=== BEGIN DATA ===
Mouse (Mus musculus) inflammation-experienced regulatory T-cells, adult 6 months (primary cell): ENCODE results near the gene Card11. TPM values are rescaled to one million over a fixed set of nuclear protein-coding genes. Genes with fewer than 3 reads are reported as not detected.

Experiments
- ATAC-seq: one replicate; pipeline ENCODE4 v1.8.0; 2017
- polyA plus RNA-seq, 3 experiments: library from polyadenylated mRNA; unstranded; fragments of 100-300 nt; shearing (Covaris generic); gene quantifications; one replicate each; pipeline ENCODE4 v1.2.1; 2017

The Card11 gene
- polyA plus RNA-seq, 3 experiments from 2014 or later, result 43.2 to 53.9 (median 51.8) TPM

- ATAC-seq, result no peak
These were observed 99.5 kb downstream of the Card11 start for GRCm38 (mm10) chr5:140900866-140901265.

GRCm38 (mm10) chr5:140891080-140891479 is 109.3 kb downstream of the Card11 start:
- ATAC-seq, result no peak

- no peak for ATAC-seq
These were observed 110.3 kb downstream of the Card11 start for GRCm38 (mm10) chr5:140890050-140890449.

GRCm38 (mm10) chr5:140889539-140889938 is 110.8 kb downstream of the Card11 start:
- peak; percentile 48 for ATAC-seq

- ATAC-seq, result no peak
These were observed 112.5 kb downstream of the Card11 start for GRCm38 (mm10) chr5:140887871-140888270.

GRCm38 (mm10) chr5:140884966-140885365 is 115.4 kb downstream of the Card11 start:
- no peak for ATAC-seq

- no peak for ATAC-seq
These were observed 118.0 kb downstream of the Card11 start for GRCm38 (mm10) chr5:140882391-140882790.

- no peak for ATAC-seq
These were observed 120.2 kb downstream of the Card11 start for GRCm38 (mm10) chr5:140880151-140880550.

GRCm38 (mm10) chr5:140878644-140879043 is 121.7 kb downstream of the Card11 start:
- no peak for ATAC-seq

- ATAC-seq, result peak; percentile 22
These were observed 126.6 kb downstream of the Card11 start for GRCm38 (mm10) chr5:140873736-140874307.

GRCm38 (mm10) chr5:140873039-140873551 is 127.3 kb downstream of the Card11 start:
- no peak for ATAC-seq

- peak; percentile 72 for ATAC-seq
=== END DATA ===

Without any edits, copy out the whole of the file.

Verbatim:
Mouse (Mus musculus) inflammation-experienced regulatory T-cells, adult 6 months (primary cell): ENCODE results near the gene Card11. TPM values are rescaled to one million over a fixed set of nuclear protein-coding genes. Genes with fewer than 3 reads are reported as not detected.

Experiments
- ATAC-seq: one replicate; pipeline ENCODE4 v1.8.0; 2017
- polyA plus RNA-seq, 3 experiments: library from polyadenylated mRNA; unstranded; fragments of 100-300 nt; shearing (Covaris generic); gene quantifications; one replicate each; pipeline ENCODE4 v1.2.1; 2017

The Card11 gene
- polyA plus RNA-seq, 3 experiments from 2014 or later, result 43.2 to 53.9 (median 51.8) TPM

- ATAC-seq, result no peak
These were observed 99.5 kb downstream of the Card11 start for GRCm38 (mm10) chr5:140900866-140901265.

GRCm38 (mm10) chr5:140891080-140891479 is 109.3 kb downstream of the Card11 start:
- ATAC-seq, result no peak

- no peak for ATAC-seq
These were observed 110.3 kb downstream of the Card11 start for GRCm38 (mm10) chr5:140890050-140890449.

GRCm38 (mm10) chr5:140889539-140889938 is 110.8 kb downstream of the Card11 start:
- peak; percentile 48 for ATAC-seq

- ATAC-seq, result no peak
These were observed 112.5 kb downstream of the Card11 start for GRCm38 (mm10) chr5:140887871-140888270.

GRCm38 (mm10) chr5:140884966-140885365 is 115.4 kb downstream of the Card11 start:
- no peak for ATAC-seq

- no peak for ATAC-seq
These were observed 118.0 kb downstream of the Card11 start for GRCm38 (mm10) chr5:140882391-140882790.

- no peak for ATAC-seq
These were observed 120.2 kb downstream of the Card11 start for GRCm38 (mm10) chr5:140880151-140880550.

GRCm38 (mm10) chr5:140878644-140879043 is 121.7 kb downstream of the Card11 start:
- no peak for ATAC-seq

- ATAC-seq, result peak; percentile 22
These were observed 126.6 kb downstream of the Card11 start for GRCm38 (mm10) chr5:140873736-140874307.

GRCm38 (mm10) chr5:140873039-140873551 is 127.3 kb downstream of the Card11 start:
- no peak for ATAC-seq

- peak; percentile 72 for ATAC-seq